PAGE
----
Former Transnet chief executive Brian Mofele told the Zondo commission on Tuesday that he did not wish to feel intimidated by repeatedly being asked why he had approved a R78.4-million payment to Regiments when there was no contractual obligation to do so.
Molefe took exception when evidence leader Anton Myburgh impressed on him that half the sum in question found its way to Regiments owner Salim Essa, whom he described as the “money-laundering lieutenant” of the Gupta family.
Molefe insisted that he did not know Essa.
But Myburgh said this may have been irrelevant because Molefe readily acknowledged that he had a seat at the table of the Gupta family, whose surname had become a byword for state capture.
Myburgh was referring to evidence he had presented on Monday, showing how Essa had used payments secured from Transnet to launder a small fortune through shell companies.
Molefe said the commission was not an adversarial process nor a place for Myburgh to indulge his “conspiracy theories”. Molefe insisted that he knew nothing about the benefit Essa derived from contracts he approved. “I hope we are not in this commission to entertain Mr Myburgh’s personal conspiracy theories.”
Regiments was brought in as a substitute for Letsema, which was part of a consortium of consultants to Transnet, including McKinsey on a contract that was revised several times but initially inked in late 2012. The aim was to advise Transnet on a R50-billion acquisition of locomotives to boost its freight business.
Molefe approved the substitution on the basis of a memorandum from Transnet chief financial officer Anoj Singh, which stated that Letsema had a conflict of interest.
Deputy Chief Justice Raymond Zondo intervened to say Myburgh’s line of questioning was allowed in terms of the rules of the commission and that it would help if Molefe used “yes” or “no” as a starting point to his answers.
This prompted Molefe’s legal counsel, Nkokotana Motsepe, to object. “It is as if he is in an interrogation room … As long as Mr Molefe does not feel intimidated … if he feels attacked he is going to respond in a particular way, and I don’t think we need to get to that point.”
The exchange related to a decision by Molefe to approve an exceptional payment request for R78-million from Regiments for advice that allegedly saved Transnet R2.8-billion in hedging and escalation costs on the locomotive deal. The consortium, in which Regiments soon became the dominant partner, had been appointed on a fixed benefit contract worth R35.2-million, but at Singh’s urging the scope and the worth subsequently grew.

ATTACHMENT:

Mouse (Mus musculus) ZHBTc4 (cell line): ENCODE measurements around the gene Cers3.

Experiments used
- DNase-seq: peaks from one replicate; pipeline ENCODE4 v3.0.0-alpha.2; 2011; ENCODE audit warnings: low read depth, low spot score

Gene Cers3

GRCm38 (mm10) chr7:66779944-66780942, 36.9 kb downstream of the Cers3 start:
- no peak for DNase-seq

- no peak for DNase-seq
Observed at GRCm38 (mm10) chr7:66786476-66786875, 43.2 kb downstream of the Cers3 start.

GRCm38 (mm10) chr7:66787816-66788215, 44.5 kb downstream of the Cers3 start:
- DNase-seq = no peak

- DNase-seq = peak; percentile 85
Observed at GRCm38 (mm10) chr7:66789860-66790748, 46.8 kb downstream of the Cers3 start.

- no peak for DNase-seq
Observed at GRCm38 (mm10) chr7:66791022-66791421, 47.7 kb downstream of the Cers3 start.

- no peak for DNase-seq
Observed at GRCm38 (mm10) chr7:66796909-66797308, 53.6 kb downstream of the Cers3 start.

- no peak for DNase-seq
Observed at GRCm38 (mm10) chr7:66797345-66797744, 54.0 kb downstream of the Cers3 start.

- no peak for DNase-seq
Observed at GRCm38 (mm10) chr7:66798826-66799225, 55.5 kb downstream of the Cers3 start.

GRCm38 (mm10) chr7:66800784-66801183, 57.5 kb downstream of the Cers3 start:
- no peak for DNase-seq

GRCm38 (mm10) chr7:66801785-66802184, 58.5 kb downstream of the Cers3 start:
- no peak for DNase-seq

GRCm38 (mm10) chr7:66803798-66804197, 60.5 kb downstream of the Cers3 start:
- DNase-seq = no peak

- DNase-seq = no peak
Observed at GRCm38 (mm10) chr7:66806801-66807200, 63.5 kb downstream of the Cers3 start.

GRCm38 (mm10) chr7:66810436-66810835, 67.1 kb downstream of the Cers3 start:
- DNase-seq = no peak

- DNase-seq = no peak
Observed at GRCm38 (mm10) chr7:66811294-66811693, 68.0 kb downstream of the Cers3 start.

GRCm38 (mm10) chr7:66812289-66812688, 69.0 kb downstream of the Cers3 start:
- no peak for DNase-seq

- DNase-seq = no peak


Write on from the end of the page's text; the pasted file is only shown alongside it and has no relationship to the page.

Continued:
Molefe said he decided to approve the request, which more than doubled the value of Regiments’s earnings, in the hope that the company would provide Transnet with even greater savings in future. It later transpired that the saving never happened.
Again Molefe had relied on a memorandum from Singh, and he testified that he never questioned its veracity or asked him how Regiments had managed this feat.
“It is a huge saving you are talking about … did you ask him ‘how did that come about?’’ Zondo asked.
Molefe responded: “No chair, I didn’t. You know my attitude was when you are a group chief executive of a company you have to trust your colleagues, you have to trust in somebody, so if they tell you that it is raining outside, you don’t stick out your hand through the window to check if it is raining. I was not doubting anybody’s bona fides at the time.”
He stopped short of attributing improper motive to Singh in hindsight, suggesting instead that he too would have been acting on information provided by colleagues.
But, on Molefe’s telling, he failed to side with Singh when Transnet treasurer Mathane Makgatho — a former colleague of his at the treasury — was dead set against using Regiments as brokers to secure financing to the tune of R1.5-billion from the China Development Bank on the locomotive deal.
The proposal would earn Regiments R150-million annually for five years for something that, Makgatho has insisted, the finance team at Transnet could handle with ease.
“I have huge respect [for] Mathane … she came to me a few times to complain about [Regiments director] Eric Woods and Anoj Singh,” Molefe recalled.
He said the matter turned into a debate with Makgatho “bitterly disagreeing” and his way of resolving it was to call a meeting with her, Singh and Wood to give them a chance to settle it.
“In the debate she could not sway them … I actually understood her position and sympathised with her,” Molefe said.
As a result, he never implemented the proposal. In her testimony, Makgatho told the commission she warned Molefe that Singh was corrupt and that signing his proposal would be a ticket to prison.
The deal did go ahead after Molefe had left Transnet for Eskom and litigation has since been launched against the company to recover close to a quarter of a billion rand.
On Tuesday Molefe again insisted that he has never been implicated in wrongdoing by witnesses at the Zondo commission, despite being served numerous rule 3.3 notices to that effect. He also repeated that he was unfairly portrayed by former public protector Thuli Madonsela as a key figure in the state capture scandal.